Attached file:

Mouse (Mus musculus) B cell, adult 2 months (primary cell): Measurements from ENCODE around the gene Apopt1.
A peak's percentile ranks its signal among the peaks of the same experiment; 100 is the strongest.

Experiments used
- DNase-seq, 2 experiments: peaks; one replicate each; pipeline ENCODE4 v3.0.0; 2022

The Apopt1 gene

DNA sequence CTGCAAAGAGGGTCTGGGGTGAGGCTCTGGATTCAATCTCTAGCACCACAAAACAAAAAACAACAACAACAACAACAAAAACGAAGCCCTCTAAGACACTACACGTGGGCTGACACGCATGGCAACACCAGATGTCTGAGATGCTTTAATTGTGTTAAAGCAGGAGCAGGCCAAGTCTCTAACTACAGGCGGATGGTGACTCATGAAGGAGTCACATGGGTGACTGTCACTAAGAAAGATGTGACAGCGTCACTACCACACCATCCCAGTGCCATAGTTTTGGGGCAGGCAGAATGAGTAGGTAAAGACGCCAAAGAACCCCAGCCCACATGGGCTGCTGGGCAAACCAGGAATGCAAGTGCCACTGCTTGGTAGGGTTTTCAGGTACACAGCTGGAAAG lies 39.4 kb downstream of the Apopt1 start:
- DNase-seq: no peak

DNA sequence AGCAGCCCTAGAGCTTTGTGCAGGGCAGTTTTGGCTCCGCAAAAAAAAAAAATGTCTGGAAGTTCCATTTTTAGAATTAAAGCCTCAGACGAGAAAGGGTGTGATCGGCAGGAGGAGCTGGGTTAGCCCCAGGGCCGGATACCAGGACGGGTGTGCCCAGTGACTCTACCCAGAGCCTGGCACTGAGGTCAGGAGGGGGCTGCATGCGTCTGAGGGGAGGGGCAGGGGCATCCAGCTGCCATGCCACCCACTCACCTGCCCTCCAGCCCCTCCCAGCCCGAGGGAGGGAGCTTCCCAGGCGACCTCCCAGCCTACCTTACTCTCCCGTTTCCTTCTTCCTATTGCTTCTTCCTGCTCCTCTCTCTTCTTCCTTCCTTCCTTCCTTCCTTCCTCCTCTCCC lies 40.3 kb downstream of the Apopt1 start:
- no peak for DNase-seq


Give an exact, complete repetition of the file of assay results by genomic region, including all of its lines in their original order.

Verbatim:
Mouse (Mus musculus) B cell, adult 2 months (primary cell): Measurements from ENCODE around the gene Apopt1.
A peak's percentile ranks its signal among the peaks of the same experiment; 100 is the strongest.

Experiments used
- DNase-seq, 2 experiments: peaks; one replicate each; pipeline ENCODE4 v3.0.0; 2022

The Apopt1 gene

DNA sequence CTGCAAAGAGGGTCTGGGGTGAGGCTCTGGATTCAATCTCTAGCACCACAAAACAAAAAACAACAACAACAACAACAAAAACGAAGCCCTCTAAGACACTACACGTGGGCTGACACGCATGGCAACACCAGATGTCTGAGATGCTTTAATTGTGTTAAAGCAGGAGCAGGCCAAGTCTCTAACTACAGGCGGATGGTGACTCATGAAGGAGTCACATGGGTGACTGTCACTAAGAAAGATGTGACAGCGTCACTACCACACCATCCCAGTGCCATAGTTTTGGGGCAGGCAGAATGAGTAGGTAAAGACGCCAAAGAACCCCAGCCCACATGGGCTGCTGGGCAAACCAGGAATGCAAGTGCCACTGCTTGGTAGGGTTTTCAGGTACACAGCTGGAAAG lies 39.4 kb downstream of the Apopt1 start:
- DNase-seq: no peak

DNA sequence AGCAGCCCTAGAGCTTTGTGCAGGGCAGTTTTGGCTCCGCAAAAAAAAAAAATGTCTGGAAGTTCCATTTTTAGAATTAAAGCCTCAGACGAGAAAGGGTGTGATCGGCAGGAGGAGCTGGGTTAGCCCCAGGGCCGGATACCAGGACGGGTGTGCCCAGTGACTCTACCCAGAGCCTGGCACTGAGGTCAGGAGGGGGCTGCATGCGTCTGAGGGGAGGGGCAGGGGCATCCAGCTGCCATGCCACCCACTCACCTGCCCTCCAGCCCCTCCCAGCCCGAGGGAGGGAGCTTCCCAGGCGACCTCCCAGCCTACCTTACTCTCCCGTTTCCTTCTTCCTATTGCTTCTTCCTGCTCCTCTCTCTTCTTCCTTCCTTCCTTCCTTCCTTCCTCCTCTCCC lies 40.3 kb downstream of the Apopt1 start:
- no peak for DNase-seq